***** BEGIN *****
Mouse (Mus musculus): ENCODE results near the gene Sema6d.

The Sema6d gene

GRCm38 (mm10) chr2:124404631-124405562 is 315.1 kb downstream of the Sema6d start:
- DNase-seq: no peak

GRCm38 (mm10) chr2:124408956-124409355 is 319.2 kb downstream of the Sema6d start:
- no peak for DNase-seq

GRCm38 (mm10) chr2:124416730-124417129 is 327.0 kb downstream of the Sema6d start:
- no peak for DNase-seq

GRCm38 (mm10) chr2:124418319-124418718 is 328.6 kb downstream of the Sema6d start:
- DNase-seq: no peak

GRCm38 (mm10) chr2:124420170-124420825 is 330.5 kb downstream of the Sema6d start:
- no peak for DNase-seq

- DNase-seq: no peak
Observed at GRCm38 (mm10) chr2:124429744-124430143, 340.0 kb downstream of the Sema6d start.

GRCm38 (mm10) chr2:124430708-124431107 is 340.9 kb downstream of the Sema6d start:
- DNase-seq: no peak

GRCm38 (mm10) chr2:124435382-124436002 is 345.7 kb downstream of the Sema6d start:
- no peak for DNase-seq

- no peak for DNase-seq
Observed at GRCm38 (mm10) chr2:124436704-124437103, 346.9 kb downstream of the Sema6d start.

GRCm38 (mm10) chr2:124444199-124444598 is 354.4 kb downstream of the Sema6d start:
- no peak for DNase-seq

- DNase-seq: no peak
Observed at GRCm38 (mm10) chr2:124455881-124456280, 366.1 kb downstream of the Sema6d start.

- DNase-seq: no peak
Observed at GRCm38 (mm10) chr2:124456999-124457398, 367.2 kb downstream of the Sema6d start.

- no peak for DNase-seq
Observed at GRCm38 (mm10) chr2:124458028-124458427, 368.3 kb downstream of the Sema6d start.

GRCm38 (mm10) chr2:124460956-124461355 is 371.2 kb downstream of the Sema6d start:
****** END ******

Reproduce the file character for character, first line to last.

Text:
Mouse (Mus musculus): ENCODE results near the gene Sema6d.

The Sema6d gene

GRCm38 (mm10) chr2:124404631-124405562 is 315.1 kb downstream of the Sema6d start:
- DNase-seq: no peak

GRCm38 (mm10) chr2:124408956-124409355 is 319.2 kb downstream of the Sema6d start:
- no peak for DNase-seq

GRCm38 (mm10) chr2:124416730-124417129 is 327.0 kb downstream of the Sema6d start:
- no peak for DNase-seq

GRCm38 (mm10) chr2:124418319-124418718 is 328.6 kb downstream of the Sema6d start:
- DNase-seq: no peak

GRCm38 (mm10) chr2:124420170-124420825 is 330.5 kb downstream of the Sema6d start:
- no peak for DNase-seq

- DNase-seq: no peak
Observed at GRCm38 (mm10) chr2:124429744-124430143, 340.0 kb downstream of the Sema6d start.

GRCm38 (mm10) chr2:124430708-124431107 is 340.9 kb downstream of the Sema6d start:
- DNase-seq: no peak

GRCm38 (mm10) chr2:124435382-124436002 is 345.7 kb downstream of the Sema6d start:
- no peak for DNase-seq

- no peak for DNase-seq
Observed at GRCm38 (mm10) chr2:124436704-124437103, 346.9 kb downstream of the Sema6d start.

GRCm38 (mm10) chr2:124444199-124444598 is 354.4 kb downstream of the Sema6d start:
- no peak for DNase-seq

- DNase-seq: no peak
Observed at GRCm38 (mm10) chr2:124455881-124456280, 366.1 kb downstream of the Sema6d start.

- DNase-seq: no peak
Observed at GRCm38 (mm10) chr2:124456999-124457398, 367.2 kb downstream of the Sema6d start.

- no peak for DNase-seq
Observed at GRCm38 (mm10) chr2:124458028-124458427, 368.3 kb downstream of the Sema6d start.

GRCm38 (mm10) chr2:124460956-124461355 is 371.2 kb downstream of the Sema6d start: